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On making LA the best place to PLAY: A Surfer's Code for LA2050

It is the six-month mark for our LA2050: Make LA the best place to PLAY! grant project. We want to take a time out from our gnarlatiously awesome, salty, and sandy times at the beach to share with everyone how our journey is unfolding. We thought it appropriate to dress our lessons up in surfing legend Sean Thomson's A Surfer's Code. We picked six of the twelve tenets to highlight our tribulations and our triumphs. A project of this magnitude has taken no small amount of planning. We finished our second week out of eight weeks of camp today. We have taken photos, kept daily journals, conducted short interviews, and collected anonymous before/after surveys from all students and staff from each park. We have learned more efficient ways to move massive amounts of children quickly and we have passed on our tips and tricks to the parks that will be coming out for the next six weeks.


We started actively applying for various grants in 2008. Rejection hurts, but the take-aways from proposals that do not meet criteria of certain foundations and organizations have been invaluable. Every year, Surf Bus has refined its approach when asking for large sums of money, while still relying on the good will of a few private donors and the generosity of Surf Academy and the communities Surf Academy serves.

"NO" is not a deterrent. Getting a "NO" is like discovering there is an obstacle in the dark--it is nothing to be mad about, you simply find another way. Surfing teaches us this with every paddle stroke through consistent surf. We ALL know the struggle of pushing through waves that seem relentless, to finally discover an opening you were working toward the whole time. Because we have experienced this, we give it our all in everything we do--grant requests are no different. What we have learned paddling around, dodging waves, riding waves, and getting thrashed by waves informed our approach to applying for the LA2050 grant contest. We asked for $100,000 because why would we do anything other than go big? The relationship we cultivate with the sea is not just for us as individuals--it demands to be shared! We do our beloved sport and play ground an injustice if we do anything less than everything we can to help expand our ocean connections and our surfing family.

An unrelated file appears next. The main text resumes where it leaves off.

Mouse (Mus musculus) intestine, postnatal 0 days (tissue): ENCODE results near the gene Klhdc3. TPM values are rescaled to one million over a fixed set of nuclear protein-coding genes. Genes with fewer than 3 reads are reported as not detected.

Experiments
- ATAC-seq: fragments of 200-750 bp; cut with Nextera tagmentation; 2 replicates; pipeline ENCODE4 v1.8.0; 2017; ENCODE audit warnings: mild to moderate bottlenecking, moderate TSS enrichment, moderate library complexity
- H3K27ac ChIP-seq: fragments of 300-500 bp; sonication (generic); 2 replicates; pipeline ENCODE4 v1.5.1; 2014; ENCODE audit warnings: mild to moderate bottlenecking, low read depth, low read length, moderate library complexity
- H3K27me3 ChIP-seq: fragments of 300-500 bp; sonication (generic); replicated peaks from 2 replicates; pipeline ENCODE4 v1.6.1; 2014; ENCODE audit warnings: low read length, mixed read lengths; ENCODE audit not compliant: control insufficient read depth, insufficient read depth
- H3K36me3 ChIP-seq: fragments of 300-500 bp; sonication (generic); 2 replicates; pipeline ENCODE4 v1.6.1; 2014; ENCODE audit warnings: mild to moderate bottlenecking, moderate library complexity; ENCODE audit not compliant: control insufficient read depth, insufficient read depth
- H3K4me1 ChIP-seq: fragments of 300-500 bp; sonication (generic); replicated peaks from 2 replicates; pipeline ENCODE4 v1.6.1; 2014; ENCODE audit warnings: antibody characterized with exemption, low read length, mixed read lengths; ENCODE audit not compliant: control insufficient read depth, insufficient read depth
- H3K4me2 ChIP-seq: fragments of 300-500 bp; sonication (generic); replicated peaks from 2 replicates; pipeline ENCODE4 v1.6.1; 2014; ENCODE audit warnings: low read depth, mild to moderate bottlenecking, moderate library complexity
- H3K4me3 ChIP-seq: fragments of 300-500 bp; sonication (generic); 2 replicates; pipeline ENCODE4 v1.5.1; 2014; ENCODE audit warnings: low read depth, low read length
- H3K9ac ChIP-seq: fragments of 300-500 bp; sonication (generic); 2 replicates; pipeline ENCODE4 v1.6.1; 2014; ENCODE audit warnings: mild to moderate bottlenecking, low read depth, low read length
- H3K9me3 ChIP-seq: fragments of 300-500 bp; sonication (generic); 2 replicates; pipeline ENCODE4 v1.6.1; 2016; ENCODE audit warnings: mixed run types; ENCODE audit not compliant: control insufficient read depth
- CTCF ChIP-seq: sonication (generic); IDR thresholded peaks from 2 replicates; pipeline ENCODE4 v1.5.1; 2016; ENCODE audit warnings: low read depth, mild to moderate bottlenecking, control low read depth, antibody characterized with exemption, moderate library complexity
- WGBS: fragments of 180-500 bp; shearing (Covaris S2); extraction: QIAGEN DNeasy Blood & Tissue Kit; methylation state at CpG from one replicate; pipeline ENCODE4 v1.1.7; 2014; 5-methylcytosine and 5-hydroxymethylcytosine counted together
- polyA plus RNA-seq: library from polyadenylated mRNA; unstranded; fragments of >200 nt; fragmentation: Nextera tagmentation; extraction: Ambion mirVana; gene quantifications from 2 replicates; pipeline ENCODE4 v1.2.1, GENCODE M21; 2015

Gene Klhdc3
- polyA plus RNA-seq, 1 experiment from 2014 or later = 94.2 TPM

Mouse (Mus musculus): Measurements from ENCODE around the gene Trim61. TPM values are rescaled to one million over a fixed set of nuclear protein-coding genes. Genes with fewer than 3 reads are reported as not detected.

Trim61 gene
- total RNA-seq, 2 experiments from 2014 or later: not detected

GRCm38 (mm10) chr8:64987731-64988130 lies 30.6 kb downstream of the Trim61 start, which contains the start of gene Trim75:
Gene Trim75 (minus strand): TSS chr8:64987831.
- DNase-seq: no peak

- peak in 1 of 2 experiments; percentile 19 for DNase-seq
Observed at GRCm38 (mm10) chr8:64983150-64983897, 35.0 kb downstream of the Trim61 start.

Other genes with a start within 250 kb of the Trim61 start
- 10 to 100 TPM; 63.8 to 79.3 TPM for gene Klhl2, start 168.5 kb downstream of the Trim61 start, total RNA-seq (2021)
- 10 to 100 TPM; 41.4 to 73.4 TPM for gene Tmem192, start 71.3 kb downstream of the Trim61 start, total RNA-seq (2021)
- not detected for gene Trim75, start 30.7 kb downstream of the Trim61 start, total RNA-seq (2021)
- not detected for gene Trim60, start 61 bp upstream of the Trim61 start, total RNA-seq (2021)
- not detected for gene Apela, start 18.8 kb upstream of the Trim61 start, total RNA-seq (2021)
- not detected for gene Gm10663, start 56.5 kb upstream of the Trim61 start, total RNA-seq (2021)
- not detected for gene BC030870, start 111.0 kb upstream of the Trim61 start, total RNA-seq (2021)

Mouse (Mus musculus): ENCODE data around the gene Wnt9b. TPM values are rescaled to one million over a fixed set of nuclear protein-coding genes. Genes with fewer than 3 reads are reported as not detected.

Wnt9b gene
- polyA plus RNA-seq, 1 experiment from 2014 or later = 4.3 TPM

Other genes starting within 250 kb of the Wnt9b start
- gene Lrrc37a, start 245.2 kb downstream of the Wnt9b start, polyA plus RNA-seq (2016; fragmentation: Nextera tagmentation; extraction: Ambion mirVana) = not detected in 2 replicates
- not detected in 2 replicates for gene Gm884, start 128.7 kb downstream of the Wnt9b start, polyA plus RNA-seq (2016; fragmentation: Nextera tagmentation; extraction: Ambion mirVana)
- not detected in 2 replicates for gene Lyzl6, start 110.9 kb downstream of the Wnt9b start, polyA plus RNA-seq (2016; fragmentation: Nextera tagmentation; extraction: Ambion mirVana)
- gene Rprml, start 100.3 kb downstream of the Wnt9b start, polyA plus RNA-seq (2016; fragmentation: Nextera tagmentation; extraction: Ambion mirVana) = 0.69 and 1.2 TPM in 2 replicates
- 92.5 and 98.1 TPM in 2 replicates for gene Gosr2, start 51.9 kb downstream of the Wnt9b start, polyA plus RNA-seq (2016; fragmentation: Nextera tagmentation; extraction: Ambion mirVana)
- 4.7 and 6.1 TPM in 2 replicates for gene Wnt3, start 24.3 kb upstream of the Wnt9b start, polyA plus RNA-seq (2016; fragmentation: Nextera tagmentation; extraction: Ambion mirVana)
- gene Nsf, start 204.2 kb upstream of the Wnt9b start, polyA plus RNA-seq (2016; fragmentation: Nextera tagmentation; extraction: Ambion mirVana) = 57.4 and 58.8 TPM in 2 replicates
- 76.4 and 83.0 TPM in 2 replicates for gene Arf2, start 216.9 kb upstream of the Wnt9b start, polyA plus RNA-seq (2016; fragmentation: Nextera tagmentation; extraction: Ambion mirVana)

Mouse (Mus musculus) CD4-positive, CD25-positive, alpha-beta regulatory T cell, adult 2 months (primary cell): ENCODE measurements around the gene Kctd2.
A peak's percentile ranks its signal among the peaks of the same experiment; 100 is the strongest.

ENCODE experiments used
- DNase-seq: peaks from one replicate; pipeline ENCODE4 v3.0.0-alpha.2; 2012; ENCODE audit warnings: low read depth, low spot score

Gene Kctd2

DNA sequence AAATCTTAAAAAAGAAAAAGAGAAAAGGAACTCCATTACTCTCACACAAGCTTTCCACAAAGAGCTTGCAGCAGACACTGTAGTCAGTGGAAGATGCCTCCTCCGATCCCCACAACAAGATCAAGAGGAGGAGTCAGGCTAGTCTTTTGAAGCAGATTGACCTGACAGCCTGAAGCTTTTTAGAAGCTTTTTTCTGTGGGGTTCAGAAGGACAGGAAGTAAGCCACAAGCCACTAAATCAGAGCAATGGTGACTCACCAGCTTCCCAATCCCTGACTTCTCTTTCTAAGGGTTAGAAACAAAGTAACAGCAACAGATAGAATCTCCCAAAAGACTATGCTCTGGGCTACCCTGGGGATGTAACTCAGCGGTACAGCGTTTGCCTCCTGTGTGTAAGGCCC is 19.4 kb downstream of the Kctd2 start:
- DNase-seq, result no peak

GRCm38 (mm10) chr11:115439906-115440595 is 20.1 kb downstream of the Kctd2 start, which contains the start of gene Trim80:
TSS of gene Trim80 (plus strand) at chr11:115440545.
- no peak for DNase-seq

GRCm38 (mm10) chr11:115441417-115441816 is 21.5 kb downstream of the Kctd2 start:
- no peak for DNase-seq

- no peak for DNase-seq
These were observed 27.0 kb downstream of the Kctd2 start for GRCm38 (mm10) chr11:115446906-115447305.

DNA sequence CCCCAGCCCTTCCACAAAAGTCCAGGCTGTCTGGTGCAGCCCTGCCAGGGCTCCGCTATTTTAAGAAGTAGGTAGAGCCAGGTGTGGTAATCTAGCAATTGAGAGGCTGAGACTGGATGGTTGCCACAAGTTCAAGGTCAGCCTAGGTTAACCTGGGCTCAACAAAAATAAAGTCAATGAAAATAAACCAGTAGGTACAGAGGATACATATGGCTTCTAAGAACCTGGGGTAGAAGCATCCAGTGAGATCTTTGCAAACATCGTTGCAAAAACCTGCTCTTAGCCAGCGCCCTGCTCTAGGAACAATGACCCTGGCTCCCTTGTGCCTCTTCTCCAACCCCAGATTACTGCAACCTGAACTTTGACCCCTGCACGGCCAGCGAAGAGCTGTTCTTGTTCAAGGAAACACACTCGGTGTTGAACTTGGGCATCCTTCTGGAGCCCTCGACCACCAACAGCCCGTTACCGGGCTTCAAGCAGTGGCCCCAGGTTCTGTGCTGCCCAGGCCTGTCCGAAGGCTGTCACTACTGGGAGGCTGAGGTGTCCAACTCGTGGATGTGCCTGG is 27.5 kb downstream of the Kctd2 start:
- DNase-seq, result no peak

We asked for the maximal amount of funds for our Surf Bus Project: Therapeutic Ocean Engagement: Surfing ( in, on the nose).


Surf Bus was a jury selected winner of the LA2050 grant contest. It did not feel real! When the initial amazement subsided and the contract came in the mail, the reality of winning the grant was realized: The Goldhirsh Foundation is investing their money in us; We are charged with the responsibility of using this money wisely and helping it do an exponential amount of good. We were faced with accepting a new level of responsibility for being the change we want to see in the world. Our well thought out plans and budgets would not be enough to move a project--the people behind the paperwork breathe life into a theory--were we ready to say "YES" to next-level giving?